The Maya civilization was one of the most dominant indigenous societies of Mesoamerica (a term used to describe Mexico and Central America before the 16th century Spanish conquest). Unlike other scattered indigenous populations of Mesoamerica, the Maya were centered in one geographical block covering all of the Yucatan Peninsula and modern-day Guatemala;
ART AND CULTURE OF MAYAN edit
The Classic Maya built many of their temples and palaces in a stepped pyramid shape, decorating them with elaborate reliefs and inscriptions. These structures have earned the Maya their reputation as the great artists of Mesoamerica. Guided by their religious ritual, the Maya also made significant advances in mathematics and astronomy, including the use of the zero and the development of complex calendar systems like the Calendar Round, based on 365 days, and later, the Long Count Calendar, designed to last over 5,000 years.
The Mayan calendar is an ancient calendar system that rose to fame in 2012, when a “Great Cycle” of its Long Count component came to an end, inspiring some to believe that the world would end at 11:11 UTC on December 21, 2012. The media hype and hysteria that ensued was later termed the 2012 phenomenon.
The Mayan Calendar is a hieroglyph-heavy calendar. Unlike solar-based calendars, such as the Gregorian, it counts days as opposed to the length of a solar year. The calendar also comprised three interlocking calendars.
The Mayan Calendar consists of three separate corresponding calendars: the Long Count, the Tzolkin (divine calendar), and the Haab (civil calendar). Each of them is cyclical, meaning that a certain number of days must occur before a new cycle can begin.
The three calendars are used simultaneously. The Tzolkin and the Haab identify the days, but not the years. The Long Count date comes first, then the Tzolkin date, and last the Haab date. A typical Mayan date would read: 184.108.40.206.0 4 Ahau 8 Kumku, where 220.127.116.11.0 is the Long Count date, 4 Ahau is the Tzolkin date, and 8 Kumku is the Haab date.
The Haab edit
The Haab is a 365-day solar calendar which is divided into 18 months of 20 days each and one month which is only 5 days long (Uayeb). The calendar has an outer ring of Mayan glyphs (pictures) which represent each of the 19 months. Each day is represented by a number in the month followed by the name of the month. Each glyph represents a personality associated with the month.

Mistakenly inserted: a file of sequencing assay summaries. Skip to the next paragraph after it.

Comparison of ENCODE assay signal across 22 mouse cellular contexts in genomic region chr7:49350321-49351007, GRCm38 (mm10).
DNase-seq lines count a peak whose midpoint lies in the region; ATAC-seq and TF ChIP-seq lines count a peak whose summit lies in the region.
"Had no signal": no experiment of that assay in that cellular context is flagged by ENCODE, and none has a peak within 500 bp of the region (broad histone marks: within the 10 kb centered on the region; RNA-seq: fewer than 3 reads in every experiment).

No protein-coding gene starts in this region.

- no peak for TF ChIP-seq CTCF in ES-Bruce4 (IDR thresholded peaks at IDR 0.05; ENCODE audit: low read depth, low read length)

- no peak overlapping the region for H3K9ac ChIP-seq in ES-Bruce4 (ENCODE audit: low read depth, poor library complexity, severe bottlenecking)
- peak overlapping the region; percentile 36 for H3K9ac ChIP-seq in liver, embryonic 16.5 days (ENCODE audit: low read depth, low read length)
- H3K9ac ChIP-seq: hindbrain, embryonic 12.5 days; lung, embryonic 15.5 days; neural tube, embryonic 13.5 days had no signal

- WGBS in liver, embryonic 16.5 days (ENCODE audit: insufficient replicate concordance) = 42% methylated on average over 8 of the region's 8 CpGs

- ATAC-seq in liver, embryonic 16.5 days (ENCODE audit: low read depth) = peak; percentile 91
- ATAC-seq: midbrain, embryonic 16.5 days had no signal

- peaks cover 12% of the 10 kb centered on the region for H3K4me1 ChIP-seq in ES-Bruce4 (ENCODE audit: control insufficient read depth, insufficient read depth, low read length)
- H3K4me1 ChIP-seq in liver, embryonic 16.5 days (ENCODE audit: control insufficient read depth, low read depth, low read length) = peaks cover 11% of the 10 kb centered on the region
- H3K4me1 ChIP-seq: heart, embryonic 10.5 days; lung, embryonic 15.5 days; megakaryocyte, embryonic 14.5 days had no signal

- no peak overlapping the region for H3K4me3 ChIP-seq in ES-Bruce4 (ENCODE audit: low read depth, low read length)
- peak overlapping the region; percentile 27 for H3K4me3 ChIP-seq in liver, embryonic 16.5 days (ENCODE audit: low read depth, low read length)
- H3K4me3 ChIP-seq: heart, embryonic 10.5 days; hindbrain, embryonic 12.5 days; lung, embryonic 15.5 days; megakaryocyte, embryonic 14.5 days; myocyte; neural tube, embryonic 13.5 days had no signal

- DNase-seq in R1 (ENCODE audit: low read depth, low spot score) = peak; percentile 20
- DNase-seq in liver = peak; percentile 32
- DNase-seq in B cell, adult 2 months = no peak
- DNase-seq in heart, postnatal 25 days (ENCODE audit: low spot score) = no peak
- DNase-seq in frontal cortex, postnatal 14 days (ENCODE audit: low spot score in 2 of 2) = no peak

The Haab is somewhat inaccurate as it is exactly 365 days long. An actual tropical or solar year, the time it takes Earth to orbit the Sun, takes about 365.24219 days on average. In today’s Gregorian calendar, we adjust for this discrepancy by making almost every fourth year a leap year, when an extra day—a leap day—is added on the 29th of February.
The Tzolkin edit
The Tzolkin, meaning “the distribution of the days,” is also called the Divine Calendar and the Sacred Round. It is a 260-day calendar with 20 periods of 13 days, and it is used to determine the time of religious and ceremonial events. The days in each period are numbered from one to 13. Each day is also given a name (glyph) from a sequence of 20 day names.
The Long Count edit
The Long Count is an astronomical calendar which is used to track longer periods of time. The Maya called it the “universal cycle.” Each such cycle is calculated to be 2,880,000 days long (about 7885 solar years). The Mayans believed that the universe is destroyed and then recreated at the start of each universal cycle. This belief caused the 2012 phenomenon described above, and it still inspires a myriad of prophecies about the end of the world.
The “creation date” for the current cycle is 4 Ahau, 8 Kumku. According to the most common conversion, this date is equivalent to August 11, 3114 BCE in the Gregorian calendar and September 6, 3114 BCE in the Julian calendar.
DECLINE OF MAYAN CIVILIZATION edit
From the late eighth through the end of the ninth century, something unknown happened to shake the Maya civilization to its foundations. One by one, the Classic cities in the southern lowlands were abandoned, and by A.D. 900, Maya civilization in that region had collapsed. The reason for this mysterious decline is unknown, though scholars have developed several competing theories.
- History.com (ed.). "Maya". HISTORY. Retrieved 2020-04-10.
- "The Mayan Calendar". www.timeanddate.com. Retrieved 2020-04-10.